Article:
Pier Paolo Pasolini
104 minutes, Italy
Optional: As part of our Summer Film School,
participate in Steven Jacobs’ 90-minute lecture on the film, at LantarenVenster.
Edipo-re is Pasolini’s version of the Greek tragedy of Sophocles in which he translates the story of King Oedipus into 20th century Italy. Unaware of his misfortune, Edipo (Franco Citi) kills his father and then marries his mother. As soon as the truth comes to light, he pokes out his eyes from frustration.
Pasolini abandons a Freudian interpretation of the piece and brings it back to the classic story. Edipo-re is full of symbolism that is so typical for his work. The film switches between 20th century Italy and the classical antiquity. The contrast of modern Italy with the pristine and light-hearted qualities of ancient Greece symbolize his aversion to consumerism that submerged Italy at the time and the glorification of the purity of an archaic society. Perhaps there is a relationship to be discovered between the fall of Edipo and the inevitable homogenization of pre-industrial Italy. The epilogue, set in Italy in the 70s, shows how Edipo is expelled from society, which affects todays viewer more than his banishment from Thebes.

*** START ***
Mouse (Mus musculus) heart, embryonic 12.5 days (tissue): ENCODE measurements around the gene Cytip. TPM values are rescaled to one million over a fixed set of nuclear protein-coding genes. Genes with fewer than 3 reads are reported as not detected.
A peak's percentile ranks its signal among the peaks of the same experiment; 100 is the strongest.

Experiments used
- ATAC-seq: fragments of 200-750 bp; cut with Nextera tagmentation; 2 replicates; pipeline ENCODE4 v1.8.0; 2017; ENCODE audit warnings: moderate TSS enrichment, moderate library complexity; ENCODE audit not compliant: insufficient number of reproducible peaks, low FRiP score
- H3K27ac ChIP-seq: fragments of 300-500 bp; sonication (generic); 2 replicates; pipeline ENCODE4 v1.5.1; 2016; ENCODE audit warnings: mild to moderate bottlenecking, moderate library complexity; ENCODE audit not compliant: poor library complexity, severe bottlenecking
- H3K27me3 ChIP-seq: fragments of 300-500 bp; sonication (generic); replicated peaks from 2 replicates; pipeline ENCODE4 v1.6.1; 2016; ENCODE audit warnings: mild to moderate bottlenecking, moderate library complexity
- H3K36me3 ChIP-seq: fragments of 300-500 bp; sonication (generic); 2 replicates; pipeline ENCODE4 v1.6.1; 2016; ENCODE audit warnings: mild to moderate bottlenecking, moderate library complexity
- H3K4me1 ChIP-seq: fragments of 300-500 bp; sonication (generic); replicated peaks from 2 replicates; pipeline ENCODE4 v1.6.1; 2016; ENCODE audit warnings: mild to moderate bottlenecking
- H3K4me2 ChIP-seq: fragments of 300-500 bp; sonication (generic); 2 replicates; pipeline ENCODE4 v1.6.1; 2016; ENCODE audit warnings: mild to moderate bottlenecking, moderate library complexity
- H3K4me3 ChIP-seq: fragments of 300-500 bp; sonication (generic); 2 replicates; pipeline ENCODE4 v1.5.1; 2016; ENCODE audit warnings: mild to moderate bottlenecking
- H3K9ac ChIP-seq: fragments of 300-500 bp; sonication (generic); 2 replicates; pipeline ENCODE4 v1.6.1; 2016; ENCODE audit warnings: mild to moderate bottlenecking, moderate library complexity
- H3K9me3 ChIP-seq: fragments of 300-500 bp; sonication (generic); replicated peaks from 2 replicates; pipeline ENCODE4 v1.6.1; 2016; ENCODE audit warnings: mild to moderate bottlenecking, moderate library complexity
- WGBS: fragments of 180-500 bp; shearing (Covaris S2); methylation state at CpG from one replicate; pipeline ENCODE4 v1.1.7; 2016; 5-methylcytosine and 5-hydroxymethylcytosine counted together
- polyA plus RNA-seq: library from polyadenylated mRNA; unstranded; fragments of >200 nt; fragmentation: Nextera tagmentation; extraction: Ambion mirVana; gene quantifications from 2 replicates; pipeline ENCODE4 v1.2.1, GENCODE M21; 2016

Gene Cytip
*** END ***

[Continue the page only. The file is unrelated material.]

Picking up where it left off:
Pasolini considered the film as semi-autobiographical. He said; “In Edipo Re I tell the story of my own Oedipus complex. I am the child from the prologue, his father is my father, an infantry officer, and the mother, a teacher, is my mother. I portray my own mythical life, naturally through the epic of the Oedipus legend.”